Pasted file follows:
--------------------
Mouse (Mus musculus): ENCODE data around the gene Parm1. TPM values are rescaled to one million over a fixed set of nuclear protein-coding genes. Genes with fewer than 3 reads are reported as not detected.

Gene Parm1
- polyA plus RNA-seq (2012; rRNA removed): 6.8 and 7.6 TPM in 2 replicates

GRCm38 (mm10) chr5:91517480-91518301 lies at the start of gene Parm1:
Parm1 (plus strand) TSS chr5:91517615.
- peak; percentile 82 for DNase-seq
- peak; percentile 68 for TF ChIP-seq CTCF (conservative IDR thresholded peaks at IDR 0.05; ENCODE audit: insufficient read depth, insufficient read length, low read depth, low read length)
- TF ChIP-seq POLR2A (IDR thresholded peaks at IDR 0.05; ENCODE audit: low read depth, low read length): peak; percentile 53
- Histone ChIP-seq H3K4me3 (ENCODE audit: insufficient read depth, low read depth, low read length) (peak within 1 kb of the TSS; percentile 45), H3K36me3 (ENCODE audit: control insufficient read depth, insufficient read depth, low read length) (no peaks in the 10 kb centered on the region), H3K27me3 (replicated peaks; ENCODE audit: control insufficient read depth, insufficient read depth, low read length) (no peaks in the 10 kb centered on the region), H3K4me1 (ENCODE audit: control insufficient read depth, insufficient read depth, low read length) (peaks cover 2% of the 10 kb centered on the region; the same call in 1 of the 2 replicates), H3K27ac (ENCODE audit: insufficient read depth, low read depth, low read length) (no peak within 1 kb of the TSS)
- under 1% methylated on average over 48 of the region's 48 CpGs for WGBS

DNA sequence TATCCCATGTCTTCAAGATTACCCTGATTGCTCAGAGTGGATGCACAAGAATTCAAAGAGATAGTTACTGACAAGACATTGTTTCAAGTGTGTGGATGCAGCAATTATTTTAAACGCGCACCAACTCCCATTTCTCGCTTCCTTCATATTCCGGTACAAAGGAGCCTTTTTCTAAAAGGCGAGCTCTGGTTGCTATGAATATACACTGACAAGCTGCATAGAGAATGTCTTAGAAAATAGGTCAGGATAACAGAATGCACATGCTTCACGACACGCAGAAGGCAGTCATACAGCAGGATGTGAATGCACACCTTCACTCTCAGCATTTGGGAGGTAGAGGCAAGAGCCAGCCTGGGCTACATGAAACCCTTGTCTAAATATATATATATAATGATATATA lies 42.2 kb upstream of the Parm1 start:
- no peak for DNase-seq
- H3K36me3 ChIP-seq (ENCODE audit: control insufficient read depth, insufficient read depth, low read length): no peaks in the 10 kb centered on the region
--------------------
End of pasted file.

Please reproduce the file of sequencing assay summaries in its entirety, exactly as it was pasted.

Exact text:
Mouse (Mus musculus): ENCODE data around the gene Parm1. TPM values are rescaled to one million over a fixed set of nuclear protein-coding genes. Genes with fewer than 3 reads are reported as not detected.

Gene Parm1
- polyA plus RNA-seq (2012; rRNA removed): 6.8 and 7.6 TPM in 2 replicates

GRCm38 (mm10) chr5:91517480-91518301 lies at the start of gene Parm1:
Parm1 (plus strand) TSS chr5:91517615.
- peak; percentile 82 for DNase-seq
- peak; percentile 68 for TF ChIP-seq CTCF (conservative IDR thresholded peaks at IDR 0.05; ENCODE audit: insufficient read depth, insufficient read length, low read depth, low read length)
- TF ChIP-seq POLR2A (IDR thresholded peaks at IDR 0.05; ENCODE audit: low read depth, low read length): peak; percentile 53
- Histone ChIP-seq H3K4me3 (ENCODE audit: insufficient read depth, low read depth, low read length) (peak within 1 kb of the TSS; percentile 45), H3K36me3 (ENCODE audit: control insufficient read depth, insufficient read depth, low read length) (no peaks in the 10 kb centered on the region), H3K27me3 (replicated peaks; ENCODE audit: control insufficient read depth, insufficient read depth, low read length) (no peaks in the 10 kb centered on the region), H3K4me1 (ENCODE audit: control insufficient read depth, insufficient read depth, low read length) (peaks cover 2% of the 10 kb centered on the region; the same call in 1 of the 2 replicates), H3K27ac (ENCODE audit: insufficient read depth, low read depth, low read length) (no peak within 1 kb of the TSS)
- under 1% methylated on average over 48 of the region's 48 CpGs for WGBS

DNA sequence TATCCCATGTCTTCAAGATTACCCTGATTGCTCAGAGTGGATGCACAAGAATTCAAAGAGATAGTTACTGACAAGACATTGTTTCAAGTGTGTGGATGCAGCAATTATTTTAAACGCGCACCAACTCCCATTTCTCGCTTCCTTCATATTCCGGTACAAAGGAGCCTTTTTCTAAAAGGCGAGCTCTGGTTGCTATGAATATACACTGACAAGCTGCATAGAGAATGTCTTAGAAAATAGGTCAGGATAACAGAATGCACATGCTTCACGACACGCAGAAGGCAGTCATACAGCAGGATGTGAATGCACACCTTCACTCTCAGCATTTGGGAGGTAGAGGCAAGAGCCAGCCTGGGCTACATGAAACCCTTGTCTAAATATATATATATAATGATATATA lies 42.2 kb upstream of the Parm1 start:
- no peak for DNase-seq
- H3K36me3 ChIP-seq (ENCODE audit: control insufficient read depth, insufficient read depth, low read length): no peaks in the 10 kb centered on the region